I wonder if there's some way of using track as a reward rather than a punishment, or working it into her IEP, as part of her school day.

    For example:
    If difficult child has too much excess energy, take her down to the gym to run a few laps and then have her sit and do some of her school work.
    Once she's reached a small goal, e.g. getting through the first 3 problems on a worksheet, then she gets to do another track activity.

    That way, she's not losing out on the one thing she loves. Instead, it's being put to use to motivate her to perform better in other areas.

    Don't know if that will work, but I think taking track away altogether would be a serious mistake on the school's part. What would they have to motivate her then?

    Sending gentle hugs,
  3. busywend

    busywend Well-Known Member Staff Member

    Was this punishment known to all before today? If not, I would not allow it to be taken away. If it was known that it would be the result of poor behavior. I would allow it today, but I would ask that a different punishment be established as the athletic area should be avoided. I agree that the one place a child excels should not be removed from their life if they can not hold it together in other areas.
  4. Shari

    Shari IsItFridayYet?

    I don't think, in this case, that taking away track is a good idea.

    difficult child 1 was brilliant. But his executive functioning hoovered. He was a butt in school a lot of times. Very few incentives/punishments worked with him (the one exception being his horse and we used it for years). But when he got to be 14-15-16...sports was all he had. And he hung right there in the crowd of kids that were drinkers and dopers - they were always right there on the outside of his circle of friends. If I took away sports at any point, they'd have gladly taken him in. For that reason, I never withdrew sports as a punishment for him.

    Part of that was an age thing, but nothing is black and white, and if she only has one thing that gives her something to be proud of, to take it away because she struggles elsewhere, in my humble opinion, is just not a good idea.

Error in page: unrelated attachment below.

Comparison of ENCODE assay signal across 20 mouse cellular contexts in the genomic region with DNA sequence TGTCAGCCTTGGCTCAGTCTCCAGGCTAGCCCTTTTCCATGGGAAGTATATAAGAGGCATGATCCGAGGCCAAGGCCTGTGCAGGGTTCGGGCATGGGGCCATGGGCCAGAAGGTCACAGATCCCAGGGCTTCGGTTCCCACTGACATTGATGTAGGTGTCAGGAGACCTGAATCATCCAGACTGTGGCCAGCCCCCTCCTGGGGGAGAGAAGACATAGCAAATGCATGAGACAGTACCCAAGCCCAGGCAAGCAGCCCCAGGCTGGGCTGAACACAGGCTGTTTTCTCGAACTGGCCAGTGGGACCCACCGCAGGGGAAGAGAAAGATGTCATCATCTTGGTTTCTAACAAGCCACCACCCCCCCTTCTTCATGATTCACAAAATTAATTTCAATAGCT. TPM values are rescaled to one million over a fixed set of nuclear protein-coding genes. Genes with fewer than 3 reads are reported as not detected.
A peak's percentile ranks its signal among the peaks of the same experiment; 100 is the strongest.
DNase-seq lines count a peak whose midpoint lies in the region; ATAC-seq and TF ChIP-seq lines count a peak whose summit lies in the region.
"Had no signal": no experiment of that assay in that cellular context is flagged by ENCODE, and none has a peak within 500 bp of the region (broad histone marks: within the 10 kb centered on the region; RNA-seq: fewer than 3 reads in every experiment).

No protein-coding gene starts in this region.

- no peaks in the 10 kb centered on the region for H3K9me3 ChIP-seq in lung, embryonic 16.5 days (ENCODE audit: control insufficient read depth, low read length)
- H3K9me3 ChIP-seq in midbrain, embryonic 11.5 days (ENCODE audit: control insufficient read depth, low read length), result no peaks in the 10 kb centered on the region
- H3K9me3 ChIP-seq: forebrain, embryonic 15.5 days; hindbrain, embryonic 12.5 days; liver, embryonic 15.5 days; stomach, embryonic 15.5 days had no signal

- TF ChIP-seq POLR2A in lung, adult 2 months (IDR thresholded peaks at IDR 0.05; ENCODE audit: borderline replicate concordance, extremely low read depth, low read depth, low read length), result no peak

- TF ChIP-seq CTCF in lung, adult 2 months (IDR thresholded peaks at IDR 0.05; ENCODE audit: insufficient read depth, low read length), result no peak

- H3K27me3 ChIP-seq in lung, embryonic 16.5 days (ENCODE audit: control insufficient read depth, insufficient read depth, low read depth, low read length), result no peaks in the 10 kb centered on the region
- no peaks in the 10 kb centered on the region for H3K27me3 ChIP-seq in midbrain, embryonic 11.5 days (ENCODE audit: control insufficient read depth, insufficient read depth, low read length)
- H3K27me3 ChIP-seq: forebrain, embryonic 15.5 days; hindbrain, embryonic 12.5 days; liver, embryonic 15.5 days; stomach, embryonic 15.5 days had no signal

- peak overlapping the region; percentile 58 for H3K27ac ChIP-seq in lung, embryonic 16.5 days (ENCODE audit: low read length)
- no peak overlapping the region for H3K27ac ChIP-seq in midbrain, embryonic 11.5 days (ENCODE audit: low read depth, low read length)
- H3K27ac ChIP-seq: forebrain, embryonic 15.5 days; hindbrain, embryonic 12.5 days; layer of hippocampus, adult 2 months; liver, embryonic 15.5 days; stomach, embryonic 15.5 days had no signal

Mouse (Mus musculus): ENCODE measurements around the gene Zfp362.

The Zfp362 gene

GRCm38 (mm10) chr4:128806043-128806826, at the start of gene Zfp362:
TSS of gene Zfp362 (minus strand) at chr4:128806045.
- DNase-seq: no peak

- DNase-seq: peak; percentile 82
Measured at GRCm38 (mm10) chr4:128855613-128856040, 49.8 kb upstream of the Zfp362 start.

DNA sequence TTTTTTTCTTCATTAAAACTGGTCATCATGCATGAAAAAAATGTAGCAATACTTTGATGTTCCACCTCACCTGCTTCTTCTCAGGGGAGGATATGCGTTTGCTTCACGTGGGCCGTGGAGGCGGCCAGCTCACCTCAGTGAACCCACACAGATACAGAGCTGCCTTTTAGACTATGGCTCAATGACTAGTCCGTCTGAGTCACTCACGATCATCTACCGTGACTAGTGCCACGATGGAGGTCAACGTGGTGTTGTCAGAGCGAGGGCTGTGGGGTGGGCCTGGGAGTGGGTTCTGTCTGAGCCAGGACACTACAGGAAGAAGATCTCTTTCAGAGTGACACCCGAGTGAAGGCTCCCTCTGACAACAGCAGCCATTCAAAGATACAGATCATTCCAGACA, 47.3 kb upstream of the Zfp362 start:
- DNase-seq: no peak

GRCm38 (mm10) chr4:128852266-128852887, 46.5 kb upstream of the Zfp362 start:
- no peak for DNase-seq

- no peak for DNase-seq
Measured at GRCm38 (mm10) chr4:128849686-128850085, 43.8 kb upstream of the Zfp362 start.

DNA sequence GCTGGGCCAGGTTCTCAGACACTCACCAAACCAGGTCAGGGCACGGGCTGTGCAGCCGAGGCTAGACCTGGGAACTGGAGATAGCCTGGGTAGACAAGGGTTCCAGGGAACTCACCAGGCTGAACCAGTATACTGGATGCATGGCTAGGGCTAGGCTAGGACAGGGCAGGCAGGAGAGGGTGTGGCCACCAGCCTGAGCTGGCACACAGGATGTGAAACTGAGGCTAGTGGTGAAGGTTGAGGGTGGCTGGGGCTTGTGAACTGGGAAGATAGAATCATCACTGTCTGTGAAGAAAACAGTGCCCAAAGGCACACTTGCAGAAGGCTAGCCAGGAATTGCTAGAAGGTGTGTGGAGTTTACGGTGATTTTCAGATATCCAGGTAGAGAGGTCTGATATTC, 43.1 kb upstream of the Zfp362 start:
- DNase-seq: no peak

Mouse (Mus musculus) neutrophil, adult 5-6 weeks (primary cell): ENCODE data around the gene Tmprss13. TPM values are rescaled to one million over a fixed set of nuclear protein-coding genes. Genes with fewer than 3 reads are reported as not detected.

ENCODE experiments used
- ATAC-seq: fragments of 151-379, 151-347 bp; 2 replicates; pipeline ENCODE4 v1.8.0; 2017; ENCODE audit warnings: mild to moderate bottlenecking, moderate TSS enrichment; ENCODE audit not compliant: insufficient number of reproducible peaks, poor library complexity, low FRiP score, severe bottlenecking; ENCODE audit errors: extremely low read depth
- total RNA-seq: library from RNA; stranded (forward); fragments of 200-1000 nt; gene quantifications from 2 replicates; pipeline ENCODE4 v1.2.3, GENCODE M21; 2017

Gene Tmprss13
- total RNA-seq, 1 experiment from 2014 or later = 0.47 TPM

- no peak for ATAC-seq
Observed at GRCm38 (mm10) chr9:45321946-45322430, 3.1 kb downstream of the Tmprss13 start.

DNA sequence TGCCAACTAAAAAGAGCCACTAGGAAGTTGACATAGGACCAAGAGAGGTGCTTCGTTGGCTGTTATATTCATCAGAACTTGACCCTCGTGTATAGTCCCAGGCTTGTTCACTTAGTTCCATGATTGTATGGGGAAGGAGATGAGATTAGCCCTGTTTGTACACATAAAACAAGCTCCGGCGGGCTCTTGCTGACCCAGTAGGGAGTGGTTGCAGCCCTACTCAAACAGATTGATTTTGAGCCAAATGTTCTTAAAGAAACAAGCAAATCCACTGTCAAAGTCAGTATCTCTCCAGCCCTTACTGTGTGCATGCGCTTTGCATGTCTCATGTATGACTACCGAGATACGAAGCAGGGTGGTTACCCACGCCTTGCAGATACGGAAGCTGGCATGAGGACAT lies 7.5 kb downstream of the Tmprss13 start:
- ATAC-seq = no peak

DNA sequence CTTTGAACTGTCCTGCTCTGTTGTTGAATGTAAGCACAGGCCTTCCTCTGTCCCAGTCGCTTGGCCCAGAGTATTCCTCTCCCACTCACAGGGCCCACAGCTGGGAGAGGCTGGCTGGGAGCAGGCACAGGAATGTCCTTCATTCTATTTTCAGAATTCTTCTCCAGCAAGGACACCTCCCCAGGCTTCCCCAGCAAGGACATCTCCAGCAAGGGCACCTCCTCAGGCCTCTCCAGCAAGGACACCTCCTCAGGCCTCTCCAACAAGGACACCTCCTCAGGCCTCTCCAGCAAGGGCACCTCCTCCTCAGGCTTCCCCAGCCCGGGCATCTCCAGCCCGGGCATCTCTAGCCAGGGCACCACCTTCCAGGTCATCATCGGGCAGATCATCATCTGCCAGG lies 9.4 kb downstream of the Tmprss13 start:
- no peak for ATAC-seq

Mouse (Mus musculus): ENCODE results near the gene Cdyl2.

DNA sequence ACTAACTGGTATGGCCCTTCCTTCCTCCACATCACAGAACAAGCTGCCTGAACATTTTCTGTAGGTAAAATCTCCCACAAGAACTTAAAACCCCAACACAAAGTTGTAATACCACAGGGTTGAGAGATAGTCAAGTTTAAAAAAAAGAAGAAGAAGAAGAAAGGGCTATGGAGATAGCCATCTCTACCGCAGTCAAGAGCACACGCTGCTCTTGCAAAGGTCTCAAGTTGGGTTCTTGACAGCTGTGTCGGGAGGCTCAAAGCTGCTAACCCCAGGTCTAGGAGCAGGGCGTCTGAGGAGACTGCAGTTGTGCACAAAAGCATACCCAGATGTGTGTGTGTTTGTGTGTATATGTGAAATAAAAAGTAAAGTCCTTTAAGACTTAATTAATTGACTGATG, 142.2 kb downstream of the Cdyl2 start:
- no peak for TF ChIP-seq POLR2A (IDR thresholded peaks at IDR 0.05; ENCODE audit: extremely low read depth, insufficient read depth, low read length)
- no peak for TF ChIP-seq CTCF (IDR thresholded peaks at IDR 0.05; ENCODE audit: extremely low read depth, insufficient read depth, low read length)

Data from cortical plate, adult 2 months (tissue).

5. klmno

    klmno Active Member

    I don't think taking track away is a good idea. I scanned the other responses but didn't read them carefully (sorry) so I hope I'm not repeeating things too much. I think in general, the concept of "low grades, no school sports" is fine for easy child's, but not our difficult child's who struggle to get to school and just maintain and who generally struggle with social skills and self-esteem issues.

    I had used a scout camping trip as a reward for difficult child once but then difficult child didn't do what he was supposed to and I was unhappy because I didn't really want to take the trip away from difficult child- I thought it would do him well to go for a number of reasons. So, I discussed it with psychiatrist and he suggested giving difficult child a chance to earn the trip back, which I did so it worked out. Anyway, psychiatrist also said that we (parents) need to remember not to use the constructive things that we want our difficult child's to do or that promote their growth and wellness as a reward/consequence. It's hard to think of other things sometimes but I tried to keep a list of things after that.